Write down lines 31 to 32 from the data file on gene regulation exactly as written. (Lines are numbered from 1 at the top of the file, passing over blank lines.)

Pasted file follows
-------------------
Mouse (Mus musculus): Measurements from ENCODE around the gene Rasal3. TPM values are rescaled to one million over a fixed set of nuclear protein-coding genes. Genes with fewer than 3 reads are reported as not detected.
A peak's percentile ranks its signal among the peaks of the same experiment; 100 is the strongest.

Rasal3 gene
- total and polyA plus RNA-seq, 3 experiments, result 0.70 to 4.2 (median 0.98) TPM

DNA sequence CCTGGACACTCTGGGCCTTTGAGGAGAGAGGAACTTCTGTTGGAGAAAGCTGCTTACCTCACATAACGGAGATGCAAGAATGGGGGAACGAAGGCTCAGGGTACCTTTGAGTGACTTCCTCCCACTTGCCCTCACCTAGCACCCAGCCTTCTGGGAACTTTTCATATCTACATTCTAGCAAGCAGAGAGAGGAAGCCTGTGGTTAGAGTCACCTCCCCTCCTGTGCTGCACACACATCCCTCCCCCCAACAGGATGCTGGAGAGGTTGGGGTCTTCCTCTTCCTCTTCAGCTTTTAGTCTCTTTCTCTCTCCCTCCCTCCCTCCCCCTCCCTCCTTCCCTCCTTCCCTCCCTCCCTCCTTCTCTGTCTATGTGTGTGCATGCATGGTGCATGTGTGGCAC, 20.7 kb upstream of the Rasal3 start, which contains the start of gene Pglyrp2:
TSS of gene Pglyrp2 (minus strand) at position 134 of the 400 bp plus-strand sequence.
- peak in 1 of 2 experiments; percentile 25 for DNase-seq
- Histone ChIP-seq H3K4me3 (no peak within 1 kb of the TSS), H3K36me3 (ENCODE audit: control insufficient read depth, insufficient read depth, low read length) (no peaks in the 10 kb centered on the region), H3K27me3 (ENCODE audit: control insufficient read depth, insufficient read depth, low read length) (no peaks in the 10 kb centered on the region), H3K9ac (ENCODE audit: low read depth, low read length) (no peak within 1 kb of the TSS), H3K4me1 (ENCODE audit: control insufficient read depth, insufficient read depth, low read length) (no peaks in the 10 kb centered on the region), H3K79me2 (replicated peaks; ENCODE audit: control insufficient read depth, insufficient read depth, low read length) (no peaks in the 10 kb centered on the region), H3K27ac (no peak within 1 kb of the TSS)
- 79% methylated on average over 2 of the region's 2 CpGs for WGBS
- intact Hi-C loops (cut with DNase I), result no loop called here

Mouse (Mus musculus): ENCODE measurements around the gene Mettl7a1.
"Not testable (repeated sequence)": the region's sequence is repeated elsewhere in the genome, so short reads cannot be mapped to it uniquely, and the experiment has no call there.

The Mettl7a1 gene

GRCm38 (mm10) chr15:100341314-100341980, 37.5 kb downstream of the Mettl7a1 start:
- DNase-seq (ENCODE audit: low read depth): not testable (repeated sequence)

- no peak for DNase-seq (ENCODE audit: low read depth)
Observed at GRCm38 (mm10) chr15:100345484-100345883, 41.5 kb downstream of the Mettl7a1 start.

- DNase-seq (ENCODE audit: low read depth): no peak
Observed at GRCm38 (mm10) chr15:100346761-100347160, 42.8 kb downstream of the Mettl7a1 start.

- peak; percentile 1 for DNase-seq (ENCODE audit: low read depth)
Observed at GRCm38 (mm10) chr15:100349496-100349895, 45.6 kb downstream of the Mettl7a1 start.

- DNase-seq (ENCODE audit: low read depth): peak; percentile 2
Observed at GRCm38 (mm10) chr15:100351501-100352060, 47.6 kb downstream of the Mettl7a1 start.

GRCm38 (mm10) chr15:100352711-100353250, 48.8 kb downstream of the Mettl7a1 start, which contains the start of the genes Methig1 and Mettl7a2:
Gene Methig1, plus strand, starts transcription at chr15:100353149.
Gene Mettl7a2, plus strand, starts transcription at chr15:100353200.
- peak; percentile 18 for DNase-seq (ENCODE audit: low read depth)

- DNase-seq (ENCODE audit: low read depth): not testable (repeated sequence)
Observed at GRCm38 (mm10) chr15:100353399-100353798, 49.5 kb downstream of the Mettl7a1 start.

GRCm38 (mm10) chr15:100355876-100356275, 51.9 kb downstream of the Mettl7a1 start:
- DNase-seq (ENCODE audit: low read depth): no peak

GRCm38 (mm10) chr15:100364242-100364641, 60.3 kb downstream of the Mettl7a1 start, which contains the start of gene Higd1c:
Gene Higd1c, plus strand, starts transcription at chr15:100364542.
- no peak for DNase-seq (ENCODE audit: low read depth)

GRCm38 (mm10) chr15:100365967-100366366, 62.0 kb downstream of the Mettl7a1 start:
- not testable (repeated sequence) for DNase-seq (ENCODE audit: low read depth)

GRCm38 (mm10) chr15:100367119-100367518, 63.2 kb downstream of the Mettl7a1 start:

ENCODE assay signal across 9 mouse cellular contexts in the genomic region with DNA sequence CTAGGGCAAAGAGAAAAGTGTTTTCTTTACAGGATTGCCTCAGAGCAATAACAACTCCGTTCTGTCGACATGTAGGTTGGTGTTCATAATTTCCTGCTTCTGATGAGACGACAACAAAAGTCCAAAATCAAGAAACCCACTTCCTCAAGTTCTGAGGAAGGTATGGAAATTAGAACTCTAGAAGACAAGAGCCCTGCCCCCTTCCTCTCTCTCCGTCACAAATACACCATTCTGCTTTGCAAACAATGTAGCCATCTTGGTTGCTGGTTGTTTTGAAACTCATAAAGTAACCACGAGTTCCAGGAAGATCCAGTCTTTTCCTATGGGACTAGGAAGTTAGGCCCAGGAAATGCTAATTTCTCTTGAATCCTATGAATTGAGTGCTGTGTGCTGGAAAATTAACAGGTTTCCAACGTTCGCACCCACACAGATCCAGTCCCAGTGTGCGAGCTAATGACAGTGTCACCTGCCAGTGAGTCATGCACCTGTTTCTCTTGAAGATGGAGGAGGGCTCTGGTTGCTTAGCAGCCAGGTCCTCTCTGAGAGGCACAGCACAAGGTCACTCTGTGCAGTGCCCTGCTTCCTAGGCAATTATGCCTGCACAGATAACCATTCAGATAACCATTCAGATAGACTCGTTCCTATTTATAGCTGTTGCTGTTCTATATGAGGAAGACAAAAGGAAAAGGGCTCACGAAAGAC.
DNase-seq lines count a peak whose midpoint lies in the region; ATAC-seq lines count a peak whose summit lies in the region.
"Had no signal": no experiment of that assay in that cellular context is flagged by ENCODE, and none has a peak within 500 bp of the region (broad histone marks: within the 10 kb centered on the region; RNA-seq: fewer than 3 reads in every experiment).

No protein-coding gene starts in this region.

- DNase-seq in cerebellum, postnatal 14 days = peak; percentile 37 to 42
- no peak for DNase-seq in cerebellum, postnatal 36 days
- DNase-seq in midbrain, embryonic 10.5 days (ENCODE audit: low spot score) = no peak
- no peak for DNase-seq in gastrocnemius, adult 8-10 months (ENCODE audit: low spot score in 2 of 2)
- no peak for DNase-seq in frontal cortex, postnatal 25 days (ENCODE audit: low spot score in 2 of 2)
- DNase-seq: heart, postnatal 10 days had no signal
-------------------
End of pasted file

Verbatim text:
- DNase-seq (ENCODE audit: low read depth): no peak

GRCm38 (mm10) chr15:100364242-100364641, 60.3 kb downstream of the Mettl7a1 start, which contains the start of gene Higd1c: